The story, set in the 12th century before Christ when Deborah was judge in Israel, is about a Uriah, a thirteen-year-old Hittite youth, who is driven from his home when his family was killed by the invading Greeks, given aid by a Canaanite boy of Tyre and his family, flees to the Jews with an Israelite boy when they rescue a child who is to be sacrificed to Moloch, runs away from there to find a Canaanite friend of his father’s at Harosheth, is forced to fight with the Canaanites against the Jews at Mt. Tabor when Deborah and Barak muster the Hebrews, and is finally received by the Israelites as a scribe. The author weaves into her narrative a great deal of accurate historical information about the important events, geography, and interactions among the nations of that time. Regarding Hittite Warrior Miss Williamson said, “As a child I loved the old Bible stories in which the Hittites kept cropping up, and used to wonder who they were and where they came from. Later, when I was searching for a theme for my third novel, I remembered my old curiosity and decided to satisfy it. What I discovered in the archaeological source materials led to the creation of the young warrior Uriah and his adventures in a crucial era of Bible history.” In a time when history is often taught in bits and pieces, the kinds of connections that she makes with fictional characters and plot to real historical characters and places can be a great help to both younger and older readers in showing the inter-relatedness of ancient peoples and events and making them come alive, especially for a time period that is unknown and unclear to many people. In addition, this book is a good vehicle for allowing children to see history as the unfolding of God’s plan, with all events leading toward or away from the central historical event of all timethe incarnation of Jesus Christ. The Conservative Book Club said of the book, “Joanne Williamson transforms biblical facts into a gripping story set against a wide background of ancient civilizations. The time of the Judges is less clear to many of us than other parts of Scripture, so this book helps you teach both history and the Bible.” The blurb on the back of the book says, “This meticulously researched novel is set in the time of the Judges, and incorporates Biblical facts with a gripping story, set against the wide background of ancient civilizations.” I will have to agree that it is a gripping story. I had trouble putting the book down and finished its 28 chapters in less than a week. One of the things that I liked about it was that to those who are familiar with the account of Deborah and Barak in Judges chapter 4 it is interesting to come across the foreshadowings of that in the plot and to have that feeling that Mark often expressed when I would be reading aloud some story with which he may be a little familiar, “Oh, I think I know where this is going.” Also, the book emphasizes the importance of keeping promises and chronicles the changes in Uriah’s life as he is influenced by the monotheistic teaching of the Israelites.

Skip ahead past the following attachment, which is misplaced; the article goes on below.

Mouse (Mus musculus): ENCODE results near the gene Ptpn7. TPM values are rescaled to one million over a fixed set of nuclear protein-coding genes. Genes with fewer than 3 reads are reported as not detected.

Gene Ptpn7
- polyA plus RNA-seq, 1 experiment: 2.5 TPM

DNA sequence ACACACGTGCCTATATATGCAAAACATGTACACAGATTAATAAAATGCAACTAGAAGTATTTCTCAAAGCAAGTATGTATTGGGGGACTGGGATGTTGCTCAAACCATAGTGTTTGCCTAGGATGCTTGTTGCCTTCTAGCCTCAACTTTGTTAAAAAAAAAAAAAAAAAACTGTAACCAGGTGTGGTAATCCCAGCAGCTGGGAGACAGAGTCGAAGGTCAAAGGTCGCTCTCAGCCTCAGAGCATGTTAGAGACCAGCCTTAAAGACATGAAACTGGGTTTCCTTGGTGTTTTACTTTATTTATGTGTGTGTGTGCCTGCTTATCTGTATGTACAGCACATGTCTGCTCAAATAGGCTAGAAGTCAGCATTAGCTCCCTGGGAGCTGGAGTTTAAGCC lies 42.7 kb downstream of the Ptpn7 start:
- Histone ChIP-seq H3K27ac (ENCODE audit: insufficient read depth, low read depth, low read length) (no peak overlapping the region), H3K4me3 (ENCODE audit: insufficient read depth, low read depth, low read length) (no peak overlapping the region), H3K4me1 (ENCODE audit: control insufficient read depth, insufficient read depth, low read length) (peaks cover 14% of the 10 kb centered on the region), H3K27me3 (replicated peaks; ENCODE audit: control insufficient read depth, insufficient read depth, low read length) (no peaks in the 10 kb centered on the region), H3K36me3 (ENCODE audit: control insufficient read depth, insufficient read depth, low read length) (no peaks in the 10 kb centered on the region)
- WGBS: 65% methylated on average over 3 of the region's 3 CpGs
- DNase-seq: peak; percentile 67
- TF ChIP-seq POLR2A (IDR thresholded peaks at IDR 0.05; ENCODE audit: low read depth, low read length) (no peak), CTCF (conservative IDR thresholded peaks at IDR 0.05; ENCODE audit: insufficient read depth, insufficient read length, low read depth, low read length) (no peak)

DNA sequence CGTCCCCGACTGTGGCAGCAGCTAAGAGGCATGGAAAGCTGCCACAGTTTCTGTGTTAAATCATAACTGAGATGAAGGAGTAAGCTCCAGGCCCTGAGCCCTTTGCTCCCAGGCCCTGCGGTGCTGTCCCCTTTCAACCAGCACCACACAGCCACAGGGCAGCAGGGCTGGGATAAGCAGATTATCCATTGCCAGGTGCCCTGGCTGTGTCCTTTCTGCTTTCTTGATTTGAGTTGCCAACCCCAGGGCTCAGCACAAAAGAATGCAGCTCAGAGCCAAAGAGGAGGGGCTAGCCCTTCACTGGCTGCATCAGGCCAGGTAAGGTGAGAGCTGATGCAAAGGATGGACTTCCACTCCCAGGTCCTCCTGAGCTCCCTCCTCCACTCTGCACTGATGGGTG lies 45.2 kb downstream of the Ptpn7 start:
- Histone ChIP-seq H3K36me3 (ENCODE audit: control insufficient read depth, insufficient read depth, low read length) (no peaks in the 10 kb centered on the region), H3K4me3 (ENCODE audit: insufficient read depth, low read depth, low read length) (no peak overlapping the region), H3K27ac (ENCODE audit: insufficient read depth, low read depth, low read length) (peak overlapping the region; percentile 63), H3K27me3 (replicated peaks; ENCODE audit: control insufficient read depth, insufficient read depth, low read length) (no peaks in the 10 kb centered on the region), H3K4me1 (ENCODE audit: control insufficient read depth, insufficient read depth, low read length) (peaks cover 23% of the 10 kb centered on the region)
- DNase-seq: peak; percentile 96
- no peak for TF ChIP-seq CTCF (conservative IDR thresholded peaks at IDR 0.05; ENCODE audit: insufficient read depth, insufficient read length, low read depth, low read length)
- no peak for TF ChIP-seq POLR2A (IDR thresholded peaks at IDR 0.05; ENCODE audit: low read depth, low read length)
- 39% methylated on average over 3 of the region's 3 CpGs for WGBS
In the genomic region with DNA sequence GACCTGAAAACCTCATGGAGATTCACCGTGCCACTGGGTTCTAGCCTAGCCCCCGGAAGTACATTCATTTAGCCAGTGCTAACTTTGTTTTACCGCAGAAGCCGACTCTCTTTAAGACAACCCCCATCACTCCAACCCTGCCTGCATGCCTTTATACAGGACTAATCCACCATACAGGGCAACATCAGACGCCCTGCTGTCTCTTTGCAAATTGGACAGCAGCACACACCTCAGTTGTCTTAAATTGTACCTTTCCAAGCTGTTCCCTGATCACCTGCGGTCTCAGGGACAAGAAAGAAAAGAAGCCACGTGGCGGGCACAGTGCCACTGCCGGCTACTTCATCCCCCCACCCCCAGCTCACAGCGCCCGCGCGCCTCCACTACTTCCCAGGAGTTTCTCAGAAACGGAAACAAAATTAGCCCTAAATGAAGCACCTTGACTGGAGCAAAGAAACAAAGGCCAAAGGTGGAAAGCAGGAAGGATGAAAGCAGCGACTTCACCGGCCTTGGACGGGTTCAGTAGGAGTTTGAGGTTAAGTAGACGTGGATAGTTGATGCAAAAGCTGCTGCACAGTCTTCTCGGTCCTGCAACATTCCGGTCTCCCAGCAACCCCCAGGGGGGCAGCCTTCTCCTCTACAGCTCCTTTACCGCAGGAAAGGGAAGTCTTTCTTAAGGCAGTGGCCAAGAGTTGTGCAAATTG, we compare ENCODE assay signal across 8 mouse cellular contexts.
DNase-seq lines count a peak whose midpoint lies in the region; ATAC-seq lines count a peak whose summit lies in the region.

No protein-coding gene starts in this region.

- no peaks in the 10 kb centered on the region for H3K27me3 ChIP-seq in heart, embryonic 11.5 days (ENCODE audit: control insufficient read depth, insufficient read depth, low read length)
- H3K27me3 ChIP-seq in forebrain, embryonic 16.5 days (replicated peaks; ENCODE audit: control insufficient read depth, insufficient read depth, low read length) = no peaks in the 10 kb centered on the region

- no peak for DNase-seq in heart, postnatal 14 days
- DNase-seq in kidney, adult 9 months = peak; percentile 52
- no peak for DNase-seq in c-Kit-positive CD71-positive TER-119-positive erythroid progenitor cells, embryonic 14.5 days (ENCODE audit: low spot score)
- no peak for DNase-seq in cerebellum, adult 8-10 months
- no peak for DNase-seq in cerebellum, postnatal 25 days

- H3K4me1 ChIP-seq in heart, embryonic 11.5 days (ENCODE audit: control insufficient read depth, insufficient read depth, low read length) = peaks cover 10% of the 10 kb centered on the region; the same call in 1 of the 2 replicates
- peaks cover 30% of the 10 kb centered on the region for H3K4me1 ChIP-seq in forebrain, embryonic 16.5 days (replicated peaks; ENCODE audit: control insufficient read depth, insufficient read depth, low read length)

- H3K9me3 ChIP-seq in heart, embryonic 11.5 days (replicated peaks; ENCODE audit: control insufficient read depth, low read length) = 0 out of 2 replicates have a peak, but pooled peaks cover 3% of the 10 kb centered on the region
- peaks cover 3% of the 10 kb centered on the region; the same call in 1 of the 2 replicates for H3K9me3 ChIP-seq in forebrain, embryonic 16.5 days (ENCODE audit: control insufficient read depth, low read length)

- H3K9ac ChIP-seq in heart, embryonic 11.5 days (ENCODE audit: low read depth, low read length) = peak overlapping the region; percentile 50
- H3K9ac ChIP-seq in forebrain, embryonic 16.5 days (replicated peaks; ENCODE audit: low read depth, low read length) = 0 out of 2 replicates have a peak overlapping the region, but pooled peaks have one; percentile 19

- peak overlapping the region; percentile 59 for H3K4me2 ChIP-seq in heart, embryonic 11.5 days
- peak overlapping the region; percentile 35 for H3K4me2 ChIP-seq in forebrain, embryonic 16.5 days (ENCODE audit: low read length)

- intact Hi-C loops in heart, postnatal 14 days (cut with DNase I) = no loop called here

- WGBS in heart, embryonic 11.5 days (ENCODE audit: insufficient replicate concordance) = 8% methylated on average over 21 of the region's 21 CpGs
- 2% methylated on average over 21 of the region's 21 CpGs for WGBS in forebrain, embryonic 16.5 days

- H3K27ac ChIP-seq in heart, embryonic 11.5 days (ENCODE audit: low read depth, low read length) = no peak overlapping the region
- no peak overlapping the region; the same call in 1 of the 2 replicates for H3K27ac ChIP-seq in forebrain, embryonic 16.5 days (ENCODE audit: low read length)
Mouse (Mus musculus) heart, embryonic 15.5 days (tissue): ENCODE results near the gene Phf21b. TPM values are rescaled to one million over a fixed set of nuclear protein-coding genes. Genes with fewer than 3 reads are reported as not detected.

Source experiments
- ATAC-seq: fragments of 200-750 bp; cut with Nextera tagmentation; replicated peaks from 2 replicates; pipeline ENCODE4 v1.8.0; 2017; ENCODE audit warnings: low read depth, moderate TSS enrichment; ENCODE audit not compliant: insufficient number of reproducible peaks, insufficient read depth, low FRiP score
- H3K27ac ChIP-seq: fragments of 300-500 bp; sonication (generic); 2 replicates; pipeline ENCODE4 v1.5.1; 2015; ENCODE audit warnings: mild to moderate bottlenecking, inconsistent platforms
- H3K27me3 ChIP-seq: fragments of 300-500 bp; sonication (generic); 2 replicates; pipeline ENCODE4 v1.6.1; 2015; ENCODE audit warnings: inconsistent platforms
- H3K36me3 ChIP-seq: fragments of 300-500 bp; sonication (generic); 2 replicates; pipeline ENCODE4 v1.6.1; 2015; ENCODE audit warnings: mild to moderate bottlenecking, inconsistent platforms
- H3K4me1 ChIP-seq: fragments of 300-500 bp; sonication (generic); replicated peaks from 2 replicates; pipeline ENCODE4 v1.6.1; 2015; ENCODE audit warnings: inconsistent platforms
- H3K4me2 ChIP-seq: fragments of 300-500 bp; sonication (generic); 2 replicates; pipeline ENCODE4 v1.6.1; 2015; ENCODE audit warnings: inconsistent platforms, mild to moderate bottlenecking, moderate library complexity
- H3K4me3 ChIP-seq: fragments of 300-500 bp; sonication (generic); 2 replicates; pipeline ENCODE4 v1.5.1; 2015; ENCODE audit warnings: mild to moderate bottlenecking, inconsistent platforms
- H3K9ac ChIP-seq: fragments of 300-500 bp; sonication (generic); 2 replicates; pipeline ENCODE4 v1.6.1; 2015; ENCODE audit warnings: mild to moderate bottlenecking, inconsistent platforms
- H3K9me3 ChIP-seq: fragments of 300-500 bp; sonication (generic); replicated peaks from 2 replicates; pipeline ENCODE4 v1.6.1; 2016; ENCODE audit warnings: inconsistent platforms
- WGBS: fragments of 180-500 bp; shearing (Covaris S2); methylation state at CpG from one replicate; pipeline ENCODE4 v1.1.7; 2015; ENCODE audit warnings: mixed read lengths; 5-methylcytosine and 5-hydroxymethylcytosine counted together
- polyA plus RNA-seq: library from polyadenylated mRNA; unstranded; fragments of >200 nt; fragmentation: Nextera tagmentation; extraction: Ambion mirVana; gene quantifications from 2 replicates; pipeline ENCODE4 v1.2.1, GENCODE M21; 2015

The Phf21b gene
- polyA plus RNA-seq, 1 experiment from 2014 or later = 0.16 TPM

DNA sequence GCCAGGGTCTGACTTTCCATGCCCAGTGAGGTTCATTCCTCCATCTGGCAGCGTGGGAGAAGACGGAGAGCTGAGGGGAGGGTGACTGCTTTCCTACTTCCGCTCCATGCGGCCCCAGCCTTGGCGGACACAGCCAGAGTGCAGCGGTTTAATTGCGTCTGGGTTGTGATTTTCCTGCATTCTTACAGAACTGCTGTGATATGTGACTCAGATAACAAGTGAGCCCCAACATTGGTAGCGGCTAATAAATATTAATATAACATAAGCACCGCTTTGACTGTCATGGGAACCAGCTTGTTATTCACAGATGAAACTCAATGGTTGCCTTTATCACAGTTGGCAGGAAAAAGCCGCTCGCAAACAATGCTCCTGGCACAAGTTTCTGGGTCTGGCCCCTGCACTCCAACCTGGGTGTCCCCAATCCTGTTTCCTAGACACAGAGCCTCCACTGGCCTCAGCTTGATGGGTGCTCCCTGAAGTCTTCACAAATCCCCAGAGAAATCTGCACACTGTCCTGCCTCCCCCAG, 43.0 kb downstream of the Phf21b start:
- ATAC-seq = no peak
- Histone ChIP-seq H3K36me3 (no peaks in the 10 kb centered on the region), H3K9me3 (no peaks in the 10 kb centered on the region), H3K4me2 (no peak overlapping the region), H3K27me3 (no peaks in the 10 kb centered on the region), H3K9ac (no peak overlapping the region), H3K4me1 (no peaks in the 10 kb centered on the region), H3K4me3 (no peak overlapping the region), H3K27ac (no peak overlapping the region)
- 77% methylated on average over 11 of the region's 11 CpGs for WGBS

However, let me add that this is not a book for the faint-hearted. There is a lot, and I do mean a lot, of fighting, killing, and death in the book, although no more than in a G. A. Henty book dealing with the same kind of subject. The violence is not gory or gratuitous, but is an integral part of the story which, after all, involves a warrior going out to battle. The recommended independent reading level for this book is age ten and up, and I would agree with that. Also, there many references to idolatry and drinking wine, but again, the book is dealing with a time, place, and culture when idolatry, with all its evil practices, was common. These practices are never commended or glamorized, but merely stated as things that occurred. In fact, the events of his life lead Uriah to renounce his pagan gods and ultimately become a believer in the one true God of Israel. Also, there are NO sexual immorality or bad language in the book whatever. It must be remembered as well that this is historical fiction, with the emphasis now on the fiction. In telling her story about Uriah, Miss Williamson does take a number of liberties with the story of Deborah and Barak which might be considered questionable, but none are completely outside the realm of possibility. And the benefit is that even though it is fiction, the plot is based on historical Biblical characters and events. The description in the Bethlehem Books catalogue says, “When the Canaanites are defeated, the young Hittite has the opportunity to come to peace with himself, the Hebrew people and their God.” I must say that I liked the book and would recommend it. If you and your family are really interested in reading good historical fiction, you might want to visit Bethlehem Books’ website or get one of their catalogues and check out what they have. It is said that Miss Williamson’s last book concided with the unfortunate decline in America of interest in intelligent historical fiction for children. Perhaps homeschooling has almost single-handedly been responsible for a return of interest in children’s historical fiction.